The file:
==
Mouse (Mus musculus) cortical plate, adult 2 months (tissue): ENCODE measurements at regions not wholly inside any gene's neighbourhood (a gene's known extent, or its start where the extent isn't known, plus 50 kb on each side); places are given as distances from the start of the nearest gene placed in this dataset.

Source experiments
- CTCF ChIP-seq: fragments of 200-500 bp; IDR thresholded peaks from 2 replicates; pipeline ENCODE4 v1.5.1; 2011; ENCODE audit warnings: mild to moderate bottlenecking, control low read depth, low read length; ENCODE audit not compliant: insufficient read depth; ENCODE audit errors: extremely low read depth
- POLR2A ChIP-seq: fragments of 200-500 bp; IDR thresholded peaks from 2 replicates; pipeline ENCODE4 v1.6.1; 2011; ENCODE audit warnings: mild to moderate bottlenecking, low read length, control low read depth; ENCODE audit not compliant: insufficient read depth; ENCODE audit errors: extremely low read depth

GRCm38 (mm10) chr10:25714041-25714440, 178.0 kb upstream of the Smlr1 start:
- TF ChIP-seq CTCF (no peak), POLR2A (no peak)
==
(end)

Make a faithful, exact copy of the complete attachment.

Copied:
Mouse (Mus musculus) cortical plate, adult 2 months (tissue): ENCODE measurements at regions not wholly inside any gene's neighbourhood (a gene's known extent, or its start where the extent isn't known, plus 50 kb on each side); places are given as distances from the start of the nearest gene placed in this dataset.

Source experiments
- CTCF ChIP-seq: fragments of 200-500 bp; IDR thresholded peaks from 2 replicates; pipeline ENCODE4 v1.5.1; 2011; ENCODE audit warnings: mild to moderate bottlenecking, control low read depth, low read length; ENCODE audit not compliant: insufficient read depth; ENCODE audit errors: extremely low read depth
- POLR2A ChIP-seq: fragments of 200-500 bp; IDR thresholded peaks from 2 replicates; pipeline ENCODE4 v1.6.1; 2011; ENCODE audit warnings: mild to moderate bottlenecking, low read length, control low read depth; ENCODE audit not compliant: insufficient read depth; ENCODE audit errors: extremely low read depth

GRCm38 (mm10) chr10:25714041-25714440, 178.0 kb upstream of the Smlr1 start:
- TF ChIP-seq CTCF (no peak), POLR2A (no peak)